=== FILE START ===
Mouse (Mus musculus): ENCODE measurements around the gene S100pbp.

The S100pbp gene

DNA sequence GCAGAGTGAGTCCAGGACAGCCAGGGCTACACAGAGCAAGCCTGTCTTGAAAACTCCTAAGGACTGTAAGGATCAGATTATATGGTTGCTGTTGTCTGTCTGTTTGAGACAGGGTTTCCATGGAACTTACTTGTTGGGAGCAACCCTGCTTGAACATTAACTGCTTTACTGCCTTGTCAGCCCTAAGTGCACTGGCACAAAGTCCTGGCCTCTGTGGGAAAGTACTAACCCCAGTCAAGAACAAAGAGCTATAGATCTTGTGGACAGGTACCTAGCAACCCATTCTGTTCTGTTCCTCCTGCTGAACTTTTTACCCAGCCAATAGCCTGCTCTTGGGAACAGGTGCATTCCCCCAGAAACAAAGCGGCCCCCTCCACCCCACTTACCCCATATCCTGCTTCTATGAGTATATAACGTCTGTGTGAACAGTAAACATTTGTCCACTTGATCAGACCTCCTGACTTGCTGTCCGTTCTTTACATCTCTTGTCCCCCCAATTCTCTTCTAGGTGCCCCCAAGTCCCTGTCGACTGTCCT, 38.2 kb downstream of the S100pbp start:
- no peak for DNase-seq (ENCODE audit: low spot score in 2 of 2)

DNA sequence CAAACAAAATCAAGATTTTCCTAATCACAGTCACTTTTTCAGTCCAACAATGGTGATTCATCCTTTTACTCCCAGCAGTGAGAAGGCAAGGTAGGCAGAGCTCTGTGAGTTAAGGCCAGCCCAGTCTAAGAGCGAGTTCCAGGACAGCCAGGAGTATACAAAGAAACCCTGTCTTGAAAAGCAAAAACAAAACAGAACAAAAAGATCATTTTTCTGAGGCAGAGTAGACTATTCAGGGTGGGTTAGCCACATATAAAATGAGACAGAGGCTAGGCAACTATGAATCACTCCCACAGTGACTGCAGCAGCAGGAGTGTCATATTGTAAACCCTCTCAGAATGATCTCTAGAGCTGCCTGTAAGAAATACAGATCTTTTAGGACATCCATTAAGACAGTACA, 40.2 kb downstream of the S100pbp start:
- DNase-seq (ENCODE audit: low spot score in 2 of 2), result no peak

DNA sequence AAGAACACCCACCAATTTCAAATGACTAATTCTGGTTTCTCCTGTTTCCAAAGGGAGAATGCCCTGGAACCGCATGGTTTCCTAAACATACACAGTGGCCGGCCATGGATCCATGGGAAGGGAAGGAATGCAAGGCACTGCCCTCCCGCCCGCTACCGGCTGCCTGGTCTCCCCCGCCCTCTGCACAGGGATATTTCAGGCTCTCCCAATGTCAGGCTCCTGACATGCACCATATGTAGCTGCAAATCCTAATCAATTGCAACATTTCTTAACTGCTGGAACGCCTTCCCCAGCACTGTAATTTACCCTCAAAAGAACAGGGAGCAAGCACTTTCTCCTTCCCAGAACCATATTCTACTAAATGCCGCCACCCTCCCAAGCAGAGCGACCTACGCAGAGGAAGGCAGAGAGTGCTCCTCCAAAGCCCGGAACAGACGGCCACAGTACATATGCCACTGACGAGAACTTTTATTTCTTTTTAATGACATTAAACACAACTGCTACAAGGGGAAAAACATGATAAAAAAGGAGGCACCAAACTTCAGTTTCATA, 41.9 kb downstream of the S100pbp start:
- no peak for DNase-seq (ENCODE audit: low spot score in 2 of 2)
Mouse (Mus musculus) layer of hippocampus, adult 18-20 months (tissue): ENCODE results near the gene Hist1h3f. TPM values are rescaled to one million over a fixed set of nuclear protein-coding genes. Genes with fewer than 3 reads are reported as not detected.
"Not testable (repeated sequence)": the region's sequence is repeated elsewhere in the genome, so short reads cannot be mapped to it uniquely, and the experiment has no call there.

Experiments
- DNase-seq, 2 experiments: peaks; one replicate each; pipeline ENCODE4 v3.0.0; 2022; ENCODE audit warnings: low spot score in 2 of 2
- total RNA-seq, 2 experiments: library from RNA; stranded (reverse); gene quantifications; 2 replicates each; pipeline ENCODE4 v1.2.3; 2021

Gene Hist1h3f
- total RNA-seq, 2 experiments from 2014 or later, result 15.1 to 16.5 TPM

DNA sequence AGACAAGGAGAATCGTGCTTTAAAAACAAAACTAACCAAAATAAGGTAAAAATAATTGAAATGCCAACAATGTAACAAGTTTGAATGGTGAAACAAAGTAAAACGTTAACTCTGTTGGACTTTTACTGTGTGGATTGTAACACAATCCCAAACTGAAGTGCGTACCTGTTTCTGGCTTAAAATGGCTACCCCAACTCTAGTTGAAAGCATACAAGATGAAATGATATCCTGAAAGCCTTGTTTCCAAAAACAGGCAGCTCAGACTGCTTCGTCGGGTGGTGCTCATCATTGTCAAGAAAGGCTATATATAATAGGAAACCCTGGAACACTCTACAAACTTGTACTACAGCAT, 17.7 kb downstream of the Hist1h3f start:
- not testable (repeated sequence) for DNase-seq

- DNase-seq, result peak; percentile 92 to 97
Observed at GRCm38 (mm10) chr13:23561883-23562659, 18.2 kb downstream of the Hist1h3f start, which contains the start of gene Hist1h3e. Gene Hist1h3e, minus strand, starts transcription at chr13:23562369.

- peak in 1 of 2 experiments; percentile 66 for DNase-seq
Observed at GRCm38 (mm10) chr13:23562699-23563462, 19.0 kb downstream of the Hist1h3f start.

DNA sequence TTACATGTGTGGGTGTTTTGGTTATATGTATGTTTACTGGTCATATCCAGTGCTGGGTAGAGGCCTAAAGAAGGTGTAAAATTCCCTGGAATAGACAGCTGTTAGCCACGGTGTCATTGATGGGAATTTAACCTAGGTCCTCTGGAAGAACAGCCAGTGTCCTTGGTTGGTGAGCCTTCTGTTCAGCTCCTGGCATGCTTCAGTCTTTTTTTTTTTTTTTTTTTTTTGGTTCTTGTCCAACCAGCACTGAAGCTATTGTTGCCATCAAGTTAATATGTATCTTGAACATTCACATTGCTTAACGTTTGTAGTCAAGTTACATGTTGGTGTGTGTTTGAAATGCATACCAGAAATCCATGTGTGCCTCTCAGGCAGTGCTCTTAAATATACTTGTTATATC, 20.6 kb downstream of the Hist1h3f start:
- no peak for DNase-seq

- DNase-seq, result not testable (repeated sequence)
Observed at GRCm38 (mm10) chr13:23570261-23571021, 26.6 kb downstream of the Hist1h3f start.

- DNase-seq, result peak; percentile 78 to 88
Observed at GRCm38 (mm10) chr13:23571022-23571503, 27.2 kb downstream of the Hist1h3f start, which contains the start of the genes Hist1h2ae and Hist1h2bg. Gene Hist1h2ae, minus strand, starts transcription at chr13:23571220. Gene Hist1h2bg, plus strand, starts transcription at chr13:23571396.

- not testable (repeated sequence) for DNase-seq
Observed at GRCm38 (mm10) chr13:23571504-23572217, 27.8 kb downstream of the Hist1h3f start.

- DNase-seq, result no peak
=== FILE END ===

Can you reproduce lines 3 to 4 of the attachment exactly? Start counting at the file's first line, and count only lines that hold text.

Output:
DNA sequence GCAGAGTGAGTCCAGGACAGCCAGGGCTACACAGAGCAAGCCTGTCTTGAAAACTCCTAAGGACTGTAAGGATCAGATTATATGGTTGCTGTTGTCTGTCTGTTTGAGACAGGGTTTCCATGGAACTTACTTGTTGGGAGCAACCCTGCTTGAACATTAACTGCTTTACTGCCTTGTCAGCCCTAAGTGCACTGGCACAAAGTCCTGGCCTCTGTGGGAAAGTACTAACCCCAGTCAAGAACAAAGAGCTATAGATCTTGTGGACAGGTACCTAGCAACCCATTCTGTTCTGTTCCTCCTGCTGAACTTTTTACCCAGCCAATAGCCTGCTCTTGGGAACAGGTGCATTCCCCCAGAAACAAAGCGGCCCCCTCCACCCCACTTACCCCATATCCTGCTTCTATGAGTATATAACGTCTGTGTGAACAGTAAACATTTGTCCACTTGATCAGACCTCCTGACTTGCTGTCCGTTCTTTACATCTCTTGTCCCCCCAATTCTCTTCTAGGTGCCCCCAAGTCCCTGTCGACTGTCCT, 38.2 kb downstream of the S100pbp start:
- no peak for DNase-seq (ENCODE audit: low spot score in 2 of 2)